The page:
Brave new world by Aldous Huxley. This book was much more enjoyable to read than all quiet on the western front because brave new world was more of a fiction book rather than all quiet on the western front which was based on actual events. One of the characters that made this book more interesting was bernard because he was showing strange ideas and opinions and that made the controllers of this perfect society mad and threatened to banish him to a remote place where he could not “disturb the peace.” Another character that I liked is John or the “savage” I like john because he was like a complete outcast and thought that the society that these people were living in was terrible and he was very unimpressed by it all these two characters definitely made the book more interesting because they weren’t following what the others thought they had their own ideas and their own opinions and were not scared to share them even if there were consequences. The plot of this story was very slow in the beginning I thought and honestly was a good thing because it made me want to keep reading the book and trying to figure out what was going to happen next. The imagery in this book was also excellent just like in all quiet on the western front except this one was a little more relatable. When I was reading this book it gave a very strong image in my head like when the babies were being made in the factory I sort of imagined it like that scene from the matrix when they are next to thousands of unborn people being conditioned to whatever the people wanted them to do. The setting that this book is in is quite similar to our society maybe not yet but possibly in the future, I think that in the near future, we will have a drug similar to soma, and most people will take it and get stuck into this constant loop of relying on this drug to support their life. I also believe that we will factory create babies and I don’t mean like create them I mean alter their DNA code to possibly cure diseases that this baby may possibly get. In the end, if you like reading fiction books I would honestly recommend this book.

Brave New World – Personal Response

“Brave New World” by Aldous Huxley is a dystopian novel that was written in 1932. As the story takes place in 632 AF, (After Ford), some parts of the novel reflect on not only the intended future but also Huxley’s society. (1932). As time has passed, and where we are heading towards the future, a lot of things have been altered in society from the one back in 1932. I believe this book can be a good reference point for comparing the intended future people nearly a hundred years ago predicted and the one we live in now.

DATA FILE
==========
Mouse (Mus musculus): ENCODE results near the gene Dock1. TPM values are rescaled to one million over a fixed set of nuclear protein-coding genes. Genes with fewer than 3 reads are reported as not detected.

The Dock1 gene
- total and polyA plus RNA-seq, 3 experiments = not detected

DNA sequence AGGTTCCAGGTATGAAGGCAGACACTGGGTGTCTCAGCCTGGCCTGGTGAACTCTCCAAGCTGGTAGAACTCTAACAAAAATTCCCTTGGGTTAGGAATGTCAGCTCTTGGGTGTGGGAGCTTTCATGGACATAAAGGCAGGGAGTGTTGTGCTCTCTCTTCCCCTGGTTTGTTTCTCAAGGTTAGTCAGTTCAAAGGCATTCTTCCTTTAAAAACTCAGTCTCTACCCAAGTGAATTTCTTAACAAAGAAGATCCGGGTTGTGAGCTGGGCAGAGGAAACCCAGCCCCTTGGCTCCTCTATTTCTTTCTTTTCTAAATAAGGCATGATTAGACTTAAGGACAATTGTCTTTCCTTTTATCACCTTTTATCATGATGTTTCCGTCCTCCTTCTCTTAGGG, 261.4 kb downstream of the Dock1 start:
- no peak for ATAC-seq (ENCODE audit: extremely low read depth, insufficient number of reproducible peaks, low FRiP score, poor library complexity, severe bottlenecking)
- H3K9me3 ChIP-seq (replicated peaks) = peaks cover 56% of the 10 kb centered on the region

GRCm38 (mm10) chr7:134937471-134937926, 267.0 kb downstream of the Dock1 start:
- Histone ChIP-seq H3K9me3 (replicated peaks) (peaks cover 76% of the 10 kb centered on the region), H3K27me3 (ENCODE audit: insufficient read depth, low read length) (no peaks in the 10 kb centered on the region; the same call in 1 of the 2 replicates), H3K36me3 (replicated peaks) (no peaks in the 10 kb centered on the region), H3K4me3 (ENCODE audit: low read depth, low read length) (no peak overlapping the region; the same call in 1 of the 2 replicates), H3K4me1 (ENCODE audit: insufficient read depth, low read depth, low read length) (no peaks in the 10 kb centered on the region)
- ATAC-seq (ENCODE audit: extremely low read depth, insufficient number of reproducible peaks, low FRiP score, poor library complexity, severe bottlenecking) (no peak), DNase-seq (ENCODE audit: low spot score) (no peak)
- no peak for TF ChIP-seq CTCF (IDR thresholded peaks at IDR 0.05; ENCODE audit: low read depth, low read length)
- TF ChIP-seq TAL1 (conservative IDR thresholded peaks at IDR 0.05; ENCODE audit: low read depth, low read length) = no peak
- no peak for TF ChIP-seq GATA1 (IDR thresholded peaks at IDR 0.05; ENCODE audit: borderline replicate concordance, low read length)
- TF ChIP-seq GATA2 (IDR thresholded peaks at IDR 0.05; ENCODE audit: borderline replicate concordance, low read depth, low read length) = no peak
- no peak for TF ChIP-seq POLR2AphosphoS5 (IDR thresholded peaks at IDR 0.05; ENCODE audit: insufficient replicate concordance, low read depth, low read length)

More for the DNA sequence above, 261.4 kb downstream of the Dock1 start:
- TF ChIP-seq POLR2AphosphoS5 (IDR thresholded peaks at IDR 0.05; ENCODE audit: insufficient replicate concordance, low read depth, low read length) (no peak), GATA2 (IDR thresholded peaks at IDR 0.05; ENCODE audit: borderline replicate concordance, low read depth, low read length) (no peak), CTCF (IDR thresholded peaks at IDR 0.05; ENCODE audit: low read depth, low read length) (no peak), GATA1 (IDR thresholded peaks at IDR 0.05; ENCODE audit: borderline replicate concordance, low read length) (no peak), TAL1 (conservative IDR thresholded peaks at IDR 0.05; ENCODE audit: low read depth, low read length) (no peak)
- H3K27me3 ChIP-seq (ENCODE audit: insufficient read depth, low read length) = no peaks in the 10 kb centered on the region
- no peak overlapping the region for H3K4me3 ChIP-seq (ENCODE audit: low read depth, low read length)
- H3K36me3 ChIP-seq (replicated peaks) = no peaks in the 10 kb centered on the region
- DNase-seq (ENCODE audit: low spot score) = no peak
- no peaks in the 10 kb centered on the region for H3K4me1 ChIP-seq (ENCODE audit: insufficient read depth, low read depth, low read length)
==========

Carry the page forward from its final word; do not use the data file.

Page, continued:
The story takes place in London, U.K. In this “Brave New World”, humans are rather artificially manufactured than done biologically through natural reproduction. People are born in a hatchery, where multiple gametes are put into one egg, creating multiple sets of identical twins. This process is called Bokanovsky’s Process, and the fewer times an egg is divided and multiplied, the higher social rank is given to the “offspring”. The society runs on a hierarchy, with the Alphas being at the top and the Epsilons at the other end. The Alphas are responsible for doing the important work, whereas the Epsilons are responsible for doing the unimportant, dirty work. The people in this society go through a process called hypnopedia, (aka. Sleep-learning), which teaches people about their social rankings and is commonly used as a method for brainwashing. The Alphas are taught prejudice; whereas the Epsilons are taught to be thankful for what they already have. This is closely related to our society we live in – as these topics – such as prejudice, are taught by parents and kids tend to be “brainwashed” by them. The following proves to the readers that Huxley has intended to criticize the problems in parenting.

As the story proceeds and more and more details are revealed, the true main character of the story, John “the savage” gets introduced, who is from the isolated society in what the brave new world calls the “savage reservation”. When he has been brought to the Brave New World, he is shocked by how the society functions; he eventually leaves the Society with despair and agony, by ending his own life. 

The novel Brave New World closely reflects and is related to the society we live in now – and criticizes the flaws in our world, such as parenting, drug abuse and social/racial prejudices. This novel was a good stop-point for me to step back and view the society I live in from a different perspective and aspect.

Personal Response to Brave New World